Subversion bill loses support as legislators try to delete parts
MAY SIN-MI HON
The chances of the controversial subversion law being approved were thrown into doubt yesterday.
The four Association for Democracy and People's Livelihood legislators said they might try to delete crucial parts of the draft bill.
Without the support of the four, only 26 legislators - the Democratic Party and independents - out of 60 support the legislation.
The bill defines the concepts of subversion and secession, not provided for under current law, but required by Article 23 of the Basic Law.
During a committee meeting studying the Crimes (Amendment) Bill, the ADPL's Bruce Liu Sing-lee said he did not believe Legco had the power to legislate on Article 23.
He asked the council's legal adviser whether Article 23 allows authorities other than the Special Administrative Region government to enact laws to prevent treason, secession, sedition and subversion.
If the legal adviser confirmed this, he would propose deleting the sections on subversion and secession.
The ADPL legislators also sit on the provisional legislature, which will rule on subversion after the handover.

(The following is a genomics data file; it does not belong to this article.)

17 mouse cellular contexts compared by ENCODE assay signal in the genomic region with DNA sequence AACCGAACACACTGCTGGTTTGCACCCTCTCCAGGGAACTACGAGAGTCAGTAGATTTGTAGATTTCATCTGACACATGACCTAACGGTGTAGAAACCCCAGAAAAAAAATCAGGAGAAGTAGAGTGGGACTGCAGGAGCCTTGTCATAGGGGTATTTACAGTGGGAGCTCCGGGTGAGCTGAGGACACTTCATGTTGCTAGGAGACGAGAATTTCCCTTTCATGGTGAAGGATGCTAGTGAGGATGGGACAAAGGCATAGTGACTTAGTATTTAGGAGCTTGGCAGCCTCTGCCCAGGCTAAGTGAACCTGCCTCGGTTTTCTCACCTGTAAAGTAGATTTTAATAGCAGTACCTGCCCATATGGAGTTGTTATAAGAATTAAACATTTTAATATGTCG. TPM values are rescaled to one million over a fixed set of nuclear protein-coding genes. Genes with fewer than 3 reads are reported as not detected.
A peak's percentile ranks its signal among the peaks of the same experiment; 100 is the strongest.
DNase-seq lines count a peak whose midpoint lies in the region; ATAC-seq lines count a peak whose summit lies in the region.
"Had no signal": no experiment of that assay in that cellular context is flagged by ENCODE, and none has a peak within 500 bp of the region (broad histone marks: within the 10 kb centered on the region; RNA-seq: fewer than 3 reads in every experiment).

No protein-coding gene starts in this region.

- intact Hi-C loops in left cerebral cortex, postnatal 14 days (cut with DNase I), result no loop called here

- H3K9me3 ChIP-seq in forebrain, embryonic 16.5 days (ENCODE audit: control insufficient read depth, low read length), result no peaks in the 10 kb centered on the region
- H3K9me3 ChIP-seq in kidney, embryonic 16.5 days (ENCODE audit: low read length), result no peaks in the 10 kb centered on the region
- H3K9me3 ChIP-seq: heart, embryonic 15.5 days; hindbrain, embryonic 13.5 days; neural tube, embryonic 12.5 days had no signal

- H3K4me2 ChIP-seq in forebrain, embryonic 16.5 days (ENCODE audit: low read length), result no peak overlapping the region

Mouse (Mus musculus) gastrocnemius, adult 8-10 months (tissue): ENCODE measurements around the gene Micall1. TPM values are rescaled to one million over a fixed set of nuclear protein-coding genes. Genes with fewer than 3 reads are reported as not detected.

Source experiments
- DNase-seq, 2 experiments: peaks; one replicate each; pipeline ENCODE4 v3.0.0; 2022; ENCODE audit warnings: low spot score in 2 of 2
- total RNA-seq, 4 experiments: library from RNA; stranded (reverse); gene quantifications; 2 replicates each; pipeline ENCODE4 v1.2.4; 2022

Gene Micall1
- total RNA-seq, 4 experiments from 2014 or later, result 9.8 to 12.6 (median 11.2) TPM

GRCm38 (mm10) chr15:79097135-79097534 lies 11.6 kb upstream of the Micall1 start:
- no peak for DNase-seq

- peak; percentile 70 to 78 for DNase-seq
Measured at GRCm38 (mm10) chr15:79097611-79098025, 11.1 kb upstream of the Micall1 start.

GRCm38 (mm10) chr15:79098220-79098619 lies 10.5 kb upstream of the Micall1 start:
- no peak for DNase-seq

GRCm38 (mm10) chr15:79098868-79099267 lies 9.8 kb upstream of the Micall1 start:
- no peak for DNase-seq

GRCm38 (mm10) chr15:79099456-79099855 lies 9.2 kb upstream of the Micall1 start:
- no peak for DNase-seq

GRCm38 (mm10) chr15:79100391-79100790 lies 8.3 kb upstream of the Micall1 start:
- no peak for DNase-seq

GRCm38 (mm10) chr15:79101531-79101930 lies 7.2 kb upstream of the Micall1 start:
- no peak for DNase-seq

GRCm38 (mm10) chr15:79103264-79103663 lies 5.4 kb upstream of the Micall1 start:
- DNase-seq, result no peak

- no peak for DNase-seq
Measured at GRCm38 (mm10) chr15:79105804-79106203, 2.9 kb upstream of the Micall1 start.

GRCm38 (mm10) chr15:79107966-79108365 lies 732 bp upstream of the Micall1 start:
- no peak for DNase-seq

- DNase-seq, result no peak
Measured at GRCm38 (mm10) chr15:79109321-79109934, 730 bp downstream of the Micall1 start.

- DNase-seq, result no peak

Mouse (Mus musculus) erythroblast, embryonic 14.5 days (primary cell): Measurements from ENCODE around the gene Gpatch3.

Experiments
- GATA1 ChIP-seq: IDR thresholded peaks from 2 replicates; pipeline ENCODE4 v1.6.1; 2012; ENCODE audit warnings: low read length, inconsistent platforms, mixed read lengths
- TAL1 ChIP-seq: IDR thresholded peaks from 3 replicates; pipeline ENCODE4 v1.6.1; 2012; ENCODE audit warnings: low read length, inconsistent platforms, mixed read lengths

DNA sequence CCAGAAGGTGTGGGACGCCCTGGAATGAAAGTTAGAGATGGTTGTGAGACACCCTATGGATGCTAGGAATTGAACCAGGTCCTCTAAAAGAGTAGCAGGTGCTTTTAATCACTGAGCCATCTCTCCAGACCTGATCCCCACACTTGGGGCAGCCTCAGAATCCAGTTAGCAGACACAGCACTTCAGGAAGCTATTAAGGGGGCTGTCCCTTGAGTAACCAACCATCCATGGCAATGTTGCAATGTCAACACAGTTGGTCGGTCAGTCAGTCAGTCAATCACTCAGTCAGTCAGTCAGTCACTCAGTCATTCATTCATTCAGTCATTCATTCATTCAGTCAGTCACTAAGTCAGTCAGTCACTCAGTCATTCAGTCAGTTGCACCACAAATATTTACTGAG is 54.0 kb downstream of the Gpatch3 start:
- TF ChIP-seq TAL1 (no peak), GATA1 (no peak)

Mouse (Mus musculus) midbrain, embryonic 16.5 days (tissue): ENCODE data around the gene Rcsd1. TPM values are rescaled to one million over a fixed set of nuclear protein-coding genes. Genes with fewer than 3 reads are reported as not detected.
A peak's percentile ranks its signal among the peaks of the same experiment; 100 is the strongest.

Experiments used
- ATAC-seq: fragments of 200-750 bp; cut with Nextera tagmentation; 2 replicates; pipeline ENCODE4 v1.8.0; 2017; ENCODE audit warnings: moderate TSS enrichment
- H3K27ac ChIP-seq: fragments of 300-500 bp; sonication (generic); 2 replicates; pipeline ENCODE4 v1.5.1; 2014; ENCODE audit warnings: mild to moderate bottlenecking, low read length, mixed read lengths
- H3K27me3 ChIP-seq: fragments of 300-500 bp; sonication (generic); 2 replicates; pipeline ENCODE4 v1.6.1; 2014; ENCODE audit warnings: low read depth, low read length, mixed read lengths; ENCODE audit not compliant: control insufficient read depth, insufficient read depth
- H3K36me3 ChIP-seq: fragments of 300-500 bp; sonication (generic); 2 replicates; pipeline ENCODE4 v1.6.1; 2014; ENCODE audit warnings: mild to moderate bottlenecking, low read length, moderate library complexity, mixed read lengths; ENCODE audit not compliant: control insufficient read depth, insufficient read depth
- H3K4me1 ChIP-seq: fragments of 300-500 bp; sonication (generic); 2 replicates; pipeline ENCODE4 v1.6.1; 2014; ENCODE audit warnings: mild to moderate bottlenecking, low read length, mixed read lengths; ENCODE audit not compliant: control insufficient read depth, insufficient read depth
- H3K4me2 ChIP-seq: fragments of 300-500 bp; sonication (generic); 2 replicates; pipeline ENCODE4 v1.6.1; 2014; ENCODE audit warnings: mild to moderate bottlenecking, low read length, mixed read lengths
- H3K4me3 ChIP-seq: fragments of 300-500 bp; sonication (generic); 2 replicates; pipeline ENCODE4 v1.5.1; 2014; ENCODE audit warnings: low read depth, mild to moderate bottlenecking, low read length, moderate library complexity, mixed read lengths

However, The Frontier legislator Emily Lau Wai-hing disagreed with Mr Liu.
She said the Government had been allowed to legislate on the theft of state secrets - also part of Article 23 - after the Chinese and the British governments had reached a consensus. 'It would be a political decision rather than a legal one if we are prevented from legislating on subversive acts,' she said.
Principal Assistant Secretary for Security Andrew Kluth said the Government's legislating on the concepts would not stop the SAR government doing so.
Legislators also said there were grey areas might mean expression of views was an offence.
Democrat legislator Cheung Man-kwong said wording such as 'intention', 'incites', 'inspires' or 'attempts' resembled the law in China under which Wang Dan and Wei Jingsheng were jailed for expressing their opinions.
Mr Kluth said: 'I can give you assurances that it [expression of political views] would not constitute an unlawful act.'